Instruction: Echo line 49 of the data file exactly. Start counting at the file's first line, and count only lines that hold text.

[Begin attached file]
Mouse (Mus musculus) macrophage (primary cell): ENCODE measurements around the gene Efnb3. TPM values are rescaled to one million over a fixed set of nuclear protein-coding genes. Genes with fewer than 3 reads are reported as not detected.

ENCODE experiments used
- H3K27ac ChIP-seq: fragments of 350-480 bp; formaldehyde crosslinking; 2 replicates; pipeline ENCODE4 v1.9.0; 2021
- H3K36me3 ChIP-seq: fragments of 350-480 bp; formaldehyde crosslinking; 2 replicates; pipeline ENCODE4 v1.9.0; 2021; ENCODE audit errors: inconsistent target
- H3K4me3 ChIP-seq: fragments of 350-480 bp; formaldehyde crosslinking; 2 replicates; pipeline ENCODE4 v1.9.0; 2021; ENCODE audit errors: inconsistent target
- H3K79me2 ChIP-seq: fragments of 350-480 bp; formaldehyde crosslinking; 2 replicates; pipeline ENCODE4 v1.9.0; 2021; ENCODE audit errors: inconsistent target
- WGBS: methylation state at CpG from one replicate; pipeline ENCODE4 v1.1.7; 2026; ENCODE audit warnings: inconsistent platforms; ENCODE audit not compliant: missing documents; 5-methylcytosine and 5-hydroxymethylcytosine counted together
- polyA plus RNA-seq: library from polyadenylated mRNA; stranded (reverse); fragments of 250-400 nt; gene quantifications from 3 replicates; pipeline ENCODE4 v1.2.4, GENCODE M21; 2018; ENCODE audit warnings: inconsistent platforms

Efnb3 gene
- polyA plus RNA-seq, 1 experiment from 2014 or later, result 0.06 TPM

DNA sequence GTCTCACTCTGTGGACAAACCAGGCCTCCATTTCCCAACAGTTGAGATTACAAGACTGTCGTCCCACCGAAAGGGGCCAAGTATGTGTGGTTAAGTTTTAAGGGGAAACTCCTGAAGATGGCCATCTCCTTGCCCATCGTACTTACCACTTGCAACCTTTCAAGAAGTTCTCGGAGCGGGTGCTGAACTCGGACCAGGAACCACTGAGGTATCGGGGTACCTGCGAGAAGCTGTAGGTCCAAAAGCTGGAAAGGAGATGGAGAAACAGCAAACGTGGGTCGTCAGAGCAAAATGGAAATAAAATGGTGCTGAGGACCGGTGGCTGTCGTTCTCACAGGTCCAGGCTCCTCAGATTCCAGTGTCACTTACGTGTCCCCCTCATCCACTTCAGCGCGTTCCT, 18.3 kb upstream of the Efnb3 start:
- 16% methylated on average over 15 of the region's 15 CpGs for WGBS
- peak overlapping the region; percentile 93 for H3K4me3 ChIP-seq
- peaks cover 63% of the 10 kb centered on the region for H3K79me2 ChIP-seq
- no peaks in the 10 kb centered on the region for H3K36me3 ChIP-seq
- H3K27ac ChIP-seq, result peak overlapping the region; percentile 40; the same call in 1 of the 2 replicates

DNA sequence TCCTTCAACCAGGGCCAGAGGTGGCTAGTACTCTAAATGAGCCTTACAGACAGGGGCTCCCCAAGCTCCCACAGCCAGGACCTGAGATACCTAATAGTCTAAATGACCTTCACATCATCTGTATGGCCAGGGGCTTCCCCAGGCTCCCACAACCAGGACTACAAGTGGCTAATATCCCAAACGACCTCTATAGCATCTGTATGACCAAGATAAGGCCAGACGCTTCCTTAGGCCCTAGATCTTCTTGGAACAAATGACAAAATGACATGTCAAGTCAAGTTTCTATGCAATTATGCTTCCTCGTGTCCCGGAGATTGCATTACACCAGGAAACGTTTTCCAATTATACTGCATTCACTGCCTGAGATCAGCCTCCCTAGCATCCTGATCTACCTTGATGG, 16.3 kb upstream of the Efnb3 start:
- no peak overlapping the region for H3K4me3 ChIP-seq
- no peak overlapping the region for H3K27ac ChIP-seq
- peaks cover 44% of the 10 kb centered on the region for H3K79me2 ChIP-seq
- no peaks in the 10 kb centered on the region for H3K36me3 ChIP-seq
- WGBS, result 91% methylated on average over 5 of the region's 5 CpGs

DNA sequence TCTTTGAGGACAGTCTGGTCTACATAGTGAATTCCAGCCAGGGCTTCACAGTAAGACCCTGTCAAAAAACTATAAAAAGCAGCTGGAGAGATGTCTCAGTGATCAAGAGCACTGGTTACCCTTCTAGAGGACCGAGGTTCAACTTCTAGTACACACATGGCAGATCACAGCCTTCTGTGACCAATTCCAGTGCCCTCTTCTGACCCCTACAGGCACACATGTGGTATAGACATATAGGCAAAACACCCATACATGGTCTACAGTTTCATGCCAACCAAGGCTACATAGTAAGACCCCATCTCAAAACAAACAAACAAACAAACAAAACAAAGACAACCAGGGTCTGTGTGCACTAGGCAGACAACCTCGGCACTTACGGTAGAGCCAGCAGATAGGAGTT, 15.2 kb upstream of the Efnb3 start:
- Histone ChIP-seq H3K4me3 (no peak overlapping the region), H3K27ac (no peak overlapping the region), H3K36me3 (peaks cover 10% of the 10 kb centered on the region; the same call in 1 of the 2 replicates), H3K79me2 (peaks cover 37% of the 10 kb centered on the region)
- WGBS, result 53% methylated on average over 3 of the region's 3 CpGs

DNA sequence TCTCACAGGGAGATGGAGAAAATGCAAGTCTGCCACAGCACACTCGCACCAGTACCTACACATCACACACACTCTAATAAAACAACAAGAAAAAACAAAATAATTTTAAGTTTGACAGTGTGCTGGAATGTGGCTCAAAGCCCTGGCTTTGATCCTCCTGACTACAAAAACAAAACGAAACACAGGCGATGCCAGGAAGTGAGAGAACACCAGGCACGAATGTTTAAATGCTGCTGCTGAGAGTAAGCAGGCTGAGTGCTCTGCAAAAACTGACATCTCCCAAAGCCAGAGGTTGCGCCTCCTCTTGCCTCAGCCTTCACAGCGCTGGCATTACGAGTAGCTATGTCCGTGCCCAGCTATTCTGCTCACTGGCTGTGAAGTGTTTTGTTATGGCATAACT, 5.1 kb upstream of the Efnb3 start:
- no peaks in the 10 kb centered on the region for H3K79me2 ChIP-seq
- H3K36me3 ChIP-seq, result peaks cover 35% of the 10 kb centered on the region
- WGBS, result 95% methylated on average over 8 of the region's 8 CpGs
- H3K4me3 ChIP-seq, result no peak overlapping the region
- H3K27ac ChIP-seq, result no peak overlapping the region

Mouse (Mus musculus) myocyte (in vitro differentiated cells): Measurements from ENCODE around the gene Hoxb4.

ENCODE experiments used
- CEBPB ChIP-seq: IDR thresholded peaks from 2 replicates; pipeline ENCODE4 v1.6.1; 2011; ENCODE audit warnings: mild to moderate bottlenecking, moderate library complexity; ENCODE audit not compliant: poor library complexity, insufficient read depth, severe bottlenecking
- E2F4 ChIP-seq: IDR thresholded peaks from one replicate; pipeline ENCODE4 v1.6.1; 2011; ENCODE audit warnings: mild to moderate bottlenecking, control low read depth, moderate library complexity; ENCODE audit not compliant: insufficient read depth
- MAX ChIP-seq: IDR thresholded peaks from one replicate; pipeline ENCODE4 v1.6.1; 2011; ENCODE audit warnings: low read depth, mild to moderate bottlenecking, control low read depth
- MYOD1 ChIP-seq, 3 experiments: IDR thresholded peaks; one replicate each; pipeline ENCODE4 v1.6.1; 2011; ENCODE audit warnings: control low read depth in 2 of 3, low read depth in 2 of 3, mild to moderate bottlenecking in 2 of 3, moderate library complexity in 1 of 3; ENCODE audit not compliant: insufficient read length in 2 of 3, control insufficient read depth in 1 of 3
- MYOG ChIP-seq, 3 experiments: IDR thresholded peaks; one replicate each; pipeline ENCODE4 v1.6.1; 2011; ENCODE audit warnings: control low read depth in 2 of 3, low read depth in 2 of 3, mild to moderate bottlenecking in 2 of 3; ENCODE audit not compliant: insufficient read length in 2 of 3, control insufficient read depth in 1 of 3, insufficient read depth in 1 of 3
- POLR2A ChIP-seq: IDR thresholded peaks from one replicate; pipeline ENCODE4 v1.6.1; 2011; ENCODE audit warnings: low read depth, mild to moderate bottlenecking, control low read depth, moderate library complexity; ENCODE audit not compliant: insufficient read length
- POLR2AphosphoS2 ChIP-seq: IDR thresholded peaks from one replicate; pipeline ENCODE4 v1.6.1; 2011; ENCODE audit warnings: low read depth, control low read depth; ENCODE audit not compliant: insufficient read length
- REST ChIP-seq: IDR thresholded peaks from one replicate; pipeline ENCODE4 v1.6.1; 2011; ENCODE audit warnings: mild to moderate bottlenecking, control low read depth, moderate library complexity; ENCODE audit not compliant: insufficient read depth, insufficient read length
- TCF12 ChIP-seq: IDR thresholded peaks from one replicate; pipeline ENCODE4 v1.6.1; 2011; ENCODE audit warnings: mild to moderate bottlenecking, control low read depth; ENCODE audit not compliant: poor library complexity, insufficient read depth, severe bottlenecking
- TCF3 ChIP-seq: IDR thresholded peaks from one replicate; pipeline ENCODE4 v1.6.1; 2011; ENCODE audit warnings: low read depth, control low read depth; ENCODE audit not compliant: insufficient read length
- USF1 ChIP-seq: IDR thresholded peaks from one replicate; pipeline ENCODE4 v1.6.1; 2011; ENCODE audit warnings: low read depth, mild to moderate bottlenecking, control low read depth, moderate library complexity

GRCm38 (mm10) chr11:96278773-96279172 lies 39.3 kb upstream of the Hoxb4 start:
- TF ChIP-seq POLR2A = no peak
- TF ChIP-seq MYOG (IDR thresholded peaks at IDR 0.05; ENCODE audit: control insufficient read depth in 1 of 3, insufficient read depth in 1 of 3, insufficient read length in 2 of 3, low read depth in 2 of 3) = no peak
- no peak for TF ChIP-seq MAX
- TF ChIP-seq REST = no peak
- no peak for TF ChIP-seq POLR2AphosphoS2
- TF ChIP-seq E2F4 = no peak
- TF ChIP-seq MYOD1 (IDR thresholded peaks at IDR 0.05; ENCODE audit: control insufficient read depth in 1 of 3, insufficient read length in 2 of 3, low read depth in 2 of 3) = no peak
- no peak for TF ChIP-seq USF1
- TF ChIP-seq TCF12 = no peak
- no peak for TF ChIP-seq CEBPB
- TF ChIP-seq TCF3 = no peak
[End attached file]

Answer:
- TF ChIP-seq REST = no peak